The training group performed the 8-week core-muscle–training program an average of 4.7 times per week. During this training period, we observed no incidence of acute or overuse lower limb injury. No differences between groups before the intervention were found for any kinematic, kinetic, or isokinetic strength measurements.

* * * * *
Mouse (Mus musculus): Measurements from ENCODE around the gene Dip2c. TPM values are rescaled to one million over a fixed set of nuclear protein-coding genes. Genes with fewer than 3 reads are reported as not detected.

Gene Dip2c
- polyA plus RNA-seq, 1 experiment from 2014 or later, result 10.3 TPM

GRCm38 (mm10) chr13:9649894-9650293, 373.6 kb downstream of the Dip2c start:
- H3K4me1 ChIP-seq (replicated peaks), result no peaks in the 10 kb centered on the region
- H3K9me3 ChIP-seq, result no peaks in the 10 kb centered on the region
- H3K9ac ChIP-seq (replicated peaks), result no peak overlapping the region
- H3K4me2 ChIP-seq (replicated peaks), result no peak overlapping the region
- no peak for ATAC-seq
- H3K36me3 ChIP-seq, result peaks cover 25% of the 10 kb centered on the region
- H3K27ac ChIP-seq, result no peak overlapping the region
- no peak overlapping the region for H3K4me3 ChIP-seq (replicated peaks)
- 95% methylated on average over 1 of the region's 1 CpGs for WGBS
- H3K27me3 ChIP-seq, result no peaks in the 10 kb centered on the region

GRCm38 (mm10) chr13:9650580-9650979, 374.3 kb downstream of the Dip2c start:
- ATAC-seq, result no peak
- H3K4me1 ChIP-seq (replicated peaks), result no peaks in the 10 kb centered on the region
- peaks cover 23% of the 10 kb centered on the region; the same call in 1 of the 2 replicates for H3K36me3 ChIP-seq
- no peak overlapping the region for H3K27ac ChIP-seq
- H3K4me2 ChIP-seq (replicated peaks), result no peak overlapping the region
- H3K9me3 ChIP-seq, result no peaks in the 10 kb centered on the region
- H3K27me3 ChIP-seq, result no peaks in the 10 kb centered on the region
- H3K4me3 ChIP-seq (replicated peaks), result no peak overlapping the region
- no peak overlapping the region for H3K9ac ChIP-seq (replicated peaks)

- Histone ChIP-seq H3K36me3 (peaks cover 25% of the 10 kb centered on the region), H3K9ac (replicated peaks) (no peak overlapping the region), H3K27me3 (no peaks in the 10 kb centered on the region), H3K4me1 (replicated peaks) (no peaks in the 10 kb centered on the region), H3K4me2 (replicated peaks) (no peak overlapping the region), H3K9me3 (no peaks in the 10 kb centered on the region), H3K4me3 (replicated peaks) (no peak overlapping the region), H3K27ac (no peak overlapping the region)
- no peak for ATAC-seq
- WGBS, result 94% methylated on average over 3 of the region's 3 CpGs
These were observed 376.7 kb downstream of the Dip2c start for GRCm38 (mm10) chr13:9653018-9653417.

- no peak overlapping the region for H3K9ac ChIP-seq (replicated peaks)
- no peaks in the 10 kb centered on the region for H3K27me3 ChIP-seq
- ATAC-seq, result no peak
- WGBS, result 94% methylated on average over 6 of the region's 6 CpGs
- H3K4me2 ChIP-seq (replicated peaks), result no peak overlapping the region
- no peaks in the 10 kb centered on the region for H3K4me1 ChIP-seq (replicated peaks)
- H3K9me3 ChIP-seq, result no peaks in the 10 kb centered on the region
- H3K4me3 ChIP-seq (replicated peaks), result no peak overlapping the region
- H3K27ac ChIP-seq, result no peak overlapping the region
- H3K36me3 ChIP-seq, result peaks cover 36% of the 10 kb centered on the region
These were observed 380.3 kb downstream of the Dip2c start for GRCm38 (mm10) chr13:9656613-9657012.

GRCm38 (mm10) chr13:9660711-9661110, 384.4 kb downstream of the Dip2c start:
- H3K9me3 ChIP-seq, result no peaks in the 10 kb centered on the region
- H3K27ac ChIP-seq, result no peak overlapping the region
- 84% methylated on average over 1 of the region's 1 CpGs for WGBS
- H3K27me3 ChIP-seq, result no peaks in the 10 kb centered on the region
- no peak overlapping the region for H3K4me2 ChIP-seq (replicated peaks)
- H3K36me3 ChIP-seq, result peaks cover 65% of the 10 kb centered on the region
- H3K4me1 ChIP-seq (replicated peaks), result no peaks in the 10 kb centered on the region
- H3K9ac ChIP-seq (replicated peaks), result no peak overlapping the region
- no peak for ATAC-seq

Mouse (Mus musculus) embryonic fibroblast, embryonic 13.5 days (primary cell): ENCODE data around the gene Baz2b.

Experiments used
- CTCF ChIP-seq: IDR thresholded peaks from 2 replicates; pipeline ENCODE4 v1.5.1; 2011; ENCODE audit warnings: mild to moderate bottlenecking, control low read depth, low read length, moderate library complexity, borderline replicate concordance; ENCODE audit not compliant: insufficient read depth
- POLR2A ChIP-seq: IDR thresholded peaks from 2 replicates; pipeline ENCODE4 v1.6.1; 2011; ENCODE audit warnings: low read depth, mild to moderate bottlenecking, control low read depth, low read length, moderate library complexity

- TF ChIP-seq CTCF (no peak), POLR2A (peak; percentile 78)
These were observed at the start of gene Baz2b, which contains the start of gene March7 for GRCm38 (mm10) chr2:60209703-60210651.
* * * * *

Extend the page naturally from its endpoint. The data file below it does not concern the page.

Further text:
We found no change in the maximal hip-flexion, hip-adduction, or hip internal-rotation angle or knee-flexion or knee-valgus angle between pretraining and posttraining in the groups (Figures 2 and 3; Table 3). In the training group, the maximal trunk-flexion angle increased from 37.7° (IQR = 30.5°–46.2°) at pretraining to 47.7° (IQR = 44.0°–52.0°) at posttraining (P = .008). We demonstrated no change in the control group from pretraining (32.5°; IQR = 23.7°–45.1°) to posttraining (40.2°; IQR = 33.5°–46.4°; P = .48; Table 3). The total trunk lateral-inclination angle during the stance phase was not different in the training group from pretraining (3.2°; IQR = 1.4°–3.6°) to posttraining (1.7°; IQR = 1.6°–2.4°; P = .17) or in the control group from pretraining (3.1°; IQR = 2.4°–5.0°) to posttraining (3.2°; IQR = 2.2°–3.9°; P = .58), but it was smaller in the training group than in the control group at posttraining (P = .03; Figure 4). In the training group, the peak knee-valgus moment decreased from 0.46 Nm/kg/m (IQR = 0.23–0.55 Nm/kg/m) at pretraining to 0.16 Nm/kg/m (IQR = 0.09–0.38 Nm/kg/m) at posttraining (P = .008). In contrast, we noted no change from pretraining (0.20 Nm/kg/m; IQR = 0.18–0.48 Nm/kg/m) to posttraining (0.30 Nm/kg/m; IQR = 0.23–0.46 Nm/kg/m) in the control group (P = .78; Figure 5). In the training group, the first peak of knee-valgus moment after initial contact decreased from 0.27 Nm/kg/m (IQR = 0.23–0.46 Nm/kg/m; average = 51 ± 15 milliseconds after initial contact) at pretraining to 0.06 Nm/kg/m (IQR = 0.01–0.18 Nm/kg/m; average = 26 ± 3 milliseconds after initial contact) at posttraining (P = .008; Figure 6). No difference was evident in the control group from pretraining (0.20 Nm/kg/m; IQR = 0.05–0.29 Nm/kg/m; average = 25 ± 5 milliseconds after initial contact) to posttraining (0.17 Nm/kg/m; IQR = 0.05–0.30 Nm/kg/m; average 28 ± 8 milliseconds after initial contact; P = .89; Figure 6).